Hello cloud, meet cookies. Goodbye privacy

Summary:Organisations have been gathering our personal information in remote datacentres for decades. But combine the social web, cloud storage and cheap computing power and it's a whole new ball game.

Organisations have been gathering our personal information in remote datacentres for decades. But combine the social web, cloud storage and cheap computing power and it's a whole new ball game.

Despite the media hype, the privacy risk isn't so much what we might reveal to fellow Facebook users, but the possibilities for large-scale data mining. There's plenty of it going on without our knowledge — or even the knowledge of the websites we visit.

On Patch Monday this week, our guest is Kevin Shaw, president of the International Association of Privacy Professionals Australia and New Zealand (iappANZ). In a wide-ranging conversation we discuss the data mining done by aggregators such as ChoicePoint, LexisNexis and Acxiom; the risk that the detailed personal profiles they create could be used or misused in the name of "national security"; the much-maligned tracking cookie; and even newer tricks like Client-less Device Identification (CDI).

While almost every commercial website uses tracking cookies and other techniques, a recent study by Krux Digital found that nearly a third of the tracking tools on 50 popular US websites were installed by third-party companies without the host site's knowledge or permission. Loading just one page from those sites installed or updated, on average, 10 trackers on users' computers.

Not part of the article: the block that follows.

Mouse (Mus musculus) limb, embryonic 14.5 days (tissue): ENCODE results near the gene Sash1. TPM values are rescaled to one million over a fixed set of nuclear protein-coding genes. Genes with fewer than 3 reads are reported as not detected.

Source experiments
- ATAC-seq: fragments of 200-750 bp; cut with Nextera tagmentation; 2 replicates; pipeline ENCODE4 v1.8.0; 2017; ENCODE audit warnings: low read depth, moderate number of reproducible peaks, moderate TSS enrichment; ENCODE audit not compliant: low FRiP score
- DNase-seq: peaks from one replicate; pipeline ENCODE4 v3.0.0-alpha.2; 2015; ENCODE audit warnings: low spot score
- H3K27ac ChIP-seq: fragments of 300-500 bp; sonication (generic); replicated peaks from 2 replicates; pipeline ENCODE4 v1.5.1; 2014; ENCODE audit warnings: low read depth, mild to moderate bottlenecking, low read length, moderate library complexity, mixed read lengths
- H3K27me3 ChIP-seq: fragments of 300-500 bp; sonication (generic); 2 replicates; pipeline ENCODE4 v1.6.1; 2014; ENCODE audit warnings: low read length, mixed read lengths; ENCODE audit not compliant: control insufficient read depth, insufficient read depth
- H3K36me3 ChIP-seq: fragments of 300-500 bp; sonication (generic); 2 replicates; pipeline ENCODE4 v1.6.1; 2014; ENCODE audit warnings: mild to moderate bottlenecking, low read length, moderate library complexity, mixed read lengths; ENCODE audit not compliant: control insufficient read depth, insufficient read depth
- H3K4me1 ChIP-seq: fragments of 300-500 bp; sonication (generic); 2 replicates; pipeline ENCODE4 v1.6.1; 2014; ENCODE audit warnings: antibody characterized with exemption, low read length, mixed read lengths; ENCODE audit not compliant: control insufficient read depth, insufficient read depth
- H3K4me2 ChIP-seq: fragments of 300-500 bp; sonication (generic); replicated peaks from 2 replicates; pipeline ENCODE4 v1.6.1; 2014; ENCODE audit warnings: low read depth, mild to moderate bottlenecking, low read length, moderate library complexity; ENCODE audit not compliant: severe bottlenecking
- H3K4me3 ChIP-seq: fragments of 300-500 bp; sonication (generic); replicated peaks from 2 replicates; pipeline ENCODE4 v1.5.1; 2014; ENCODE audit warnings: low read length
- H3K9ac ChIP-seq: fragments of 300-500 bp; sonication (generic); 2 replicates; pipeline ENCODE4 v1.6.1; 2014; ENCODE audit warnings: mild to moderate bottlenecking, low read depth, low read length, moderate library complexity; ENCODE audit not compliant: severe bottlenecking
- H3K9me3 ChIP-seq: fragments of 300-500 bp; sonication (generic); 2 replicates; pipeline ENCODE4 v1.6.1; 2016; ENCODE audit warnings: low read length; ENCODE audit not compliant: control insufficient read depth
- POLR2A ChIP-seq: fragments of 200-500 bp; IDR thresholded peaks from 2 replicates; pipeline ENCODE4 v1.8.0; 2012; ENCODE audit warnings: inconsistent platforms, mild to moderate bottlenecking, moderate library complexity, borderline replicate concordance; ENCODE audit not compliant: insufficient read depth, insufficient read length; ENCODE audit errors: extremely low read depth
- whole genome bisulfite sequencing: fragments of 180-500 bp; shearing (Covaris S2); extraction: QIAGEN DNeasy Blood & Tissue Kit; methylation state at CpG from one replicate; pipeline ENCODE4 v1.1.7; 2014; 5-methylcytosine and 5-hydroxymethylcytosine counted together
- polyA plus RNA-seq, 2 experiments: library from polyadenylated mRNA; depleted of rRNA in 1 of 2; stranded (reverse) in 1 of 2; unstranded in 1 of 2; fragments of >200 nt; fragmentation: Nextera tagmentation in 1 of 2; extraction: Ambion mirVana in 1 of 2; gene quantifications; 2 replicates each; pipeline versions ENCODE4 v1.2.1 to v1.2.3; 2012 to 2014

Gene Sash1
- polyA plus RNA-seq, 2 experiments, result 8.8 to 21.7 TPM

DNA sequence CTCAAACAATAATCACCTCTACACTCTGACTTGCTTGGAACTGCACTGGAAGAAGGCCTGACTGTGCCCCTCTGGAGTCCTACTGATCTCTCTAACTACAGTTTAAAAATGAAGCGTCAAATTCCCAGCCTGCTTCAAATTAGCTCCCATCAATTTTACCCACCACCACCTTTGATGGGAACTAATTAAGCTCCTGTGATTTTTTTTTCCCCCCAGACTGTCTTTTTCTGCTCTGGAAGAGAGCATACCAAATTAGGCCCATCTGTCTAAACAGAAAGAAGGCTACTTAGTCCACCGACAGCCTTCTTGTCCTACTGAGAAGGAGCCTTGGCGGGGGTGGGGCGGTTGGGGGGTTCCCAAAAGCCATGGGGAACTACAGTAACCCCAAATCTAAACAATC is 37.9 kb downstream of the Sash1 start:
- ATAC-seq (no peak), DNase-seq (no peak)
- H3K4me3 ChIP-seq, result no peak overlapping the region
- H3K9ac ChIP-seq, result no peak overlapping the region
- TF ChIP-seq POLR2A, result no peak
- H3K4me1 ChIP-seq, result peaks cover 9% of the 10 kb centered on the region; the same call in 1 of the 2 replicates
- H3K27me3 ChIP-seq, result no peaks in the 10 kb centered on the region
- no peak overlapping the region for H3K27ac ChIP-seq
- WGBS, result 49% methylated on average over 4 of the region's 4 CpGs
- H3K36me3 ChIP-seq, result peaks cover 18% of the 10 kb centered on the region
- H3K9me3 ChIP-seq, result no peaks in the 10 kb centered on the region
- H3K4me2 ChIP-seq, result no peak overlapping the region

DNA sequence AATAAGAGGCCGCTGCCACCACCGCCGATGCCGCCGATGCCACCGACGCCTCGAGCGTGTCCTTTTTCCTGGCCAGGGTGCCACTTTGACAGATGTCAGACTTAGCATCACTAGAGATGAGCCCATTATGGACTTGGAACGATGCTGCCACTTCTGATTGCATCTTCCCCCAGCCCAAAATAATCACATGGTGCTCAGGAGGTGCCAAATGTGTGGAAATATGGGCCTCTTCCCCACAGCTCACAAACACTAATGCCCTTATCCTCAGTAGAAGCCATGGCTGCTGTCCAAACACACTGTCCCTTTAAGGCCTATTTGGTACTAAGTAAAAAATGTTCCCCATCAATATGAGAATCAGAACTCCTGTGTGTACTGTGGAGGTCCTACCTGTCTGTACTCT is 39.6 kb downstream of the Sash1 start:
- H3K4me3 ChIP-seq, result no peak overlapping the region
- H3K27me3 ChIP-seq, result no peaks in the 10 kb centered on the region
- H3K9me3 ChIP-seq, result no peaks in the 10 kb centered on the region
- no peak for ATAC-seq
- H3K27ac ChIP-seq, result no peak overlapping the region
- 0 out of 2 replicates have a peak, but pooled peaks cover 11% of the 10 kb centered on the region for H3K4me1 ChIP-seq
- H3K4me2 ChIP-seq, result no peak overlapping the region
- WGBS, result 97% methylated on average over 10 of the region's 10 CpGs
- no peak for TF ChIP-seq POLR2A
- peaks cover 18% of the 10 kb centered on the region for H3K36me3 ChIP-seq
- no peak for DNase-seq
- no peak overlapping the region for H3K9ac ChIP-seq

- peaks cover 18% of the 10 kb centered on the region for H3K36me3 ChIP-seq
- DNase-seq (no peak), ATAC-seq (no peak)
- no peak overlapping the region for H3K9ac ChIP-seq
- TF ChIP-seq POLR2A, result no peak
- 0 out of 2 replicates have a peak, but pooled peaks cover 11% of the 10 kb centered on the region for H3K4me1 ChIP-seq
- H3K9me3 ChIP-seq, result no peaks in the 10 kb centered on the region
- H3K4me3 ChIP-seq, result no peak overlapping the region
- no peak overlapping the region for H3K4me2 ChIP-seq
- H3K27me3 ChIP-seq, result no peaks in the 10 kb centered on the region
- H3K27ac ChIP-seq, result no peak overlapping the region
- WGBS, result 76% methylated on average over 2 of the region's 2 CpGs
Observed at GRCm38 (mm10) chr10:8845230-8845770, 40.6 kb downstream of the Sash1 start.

Businesses and regulators are only beginning to understand the cloud's privacy implications, according to Shaw. While the right questions are starting to be asked and contracts are being put into place, auditing is a problem, just as ZDNet Australia highlighted in last month's feature, "Cloud security? Better get a lawyer, son!"

The privacy challenges of cloud computing will also be the topic of the iappANZ's annual conference, "Silver Lining: The Privacy Umbrella of Cloud Computing", to be held in Sydney on 30 November. Speakers include ethical information management pioneer Dr Larry Ponemon of Ponemon Institute, Australia's Privacy Commissioner Timothy Pilgrim and Electronic Frontiers Australia (EFA) chair Colin Jacobs.

As usual, Patch Monday includes Stilgherrian's random look at the week's IT news.

To leave an audio comment for Patch Monday, Skype to stilgherrian, or phone Sydney 02 8011 3733.

Running time: 27 minutes, 11 seconds

Topics: Cloud, Privacy, Security, Social Enterprise, Tech Industry

About

Stilgherrian is a freelance journalist, commentator and podcaster interested in big-picture internet issues, especially security, cybercrime and hoovering up bulldust. He studied computing science and linguistics before a wide-ranging media career and a stint at running an IT business. He can write iptables firewall rules, set a rabbit tr... Full Bio

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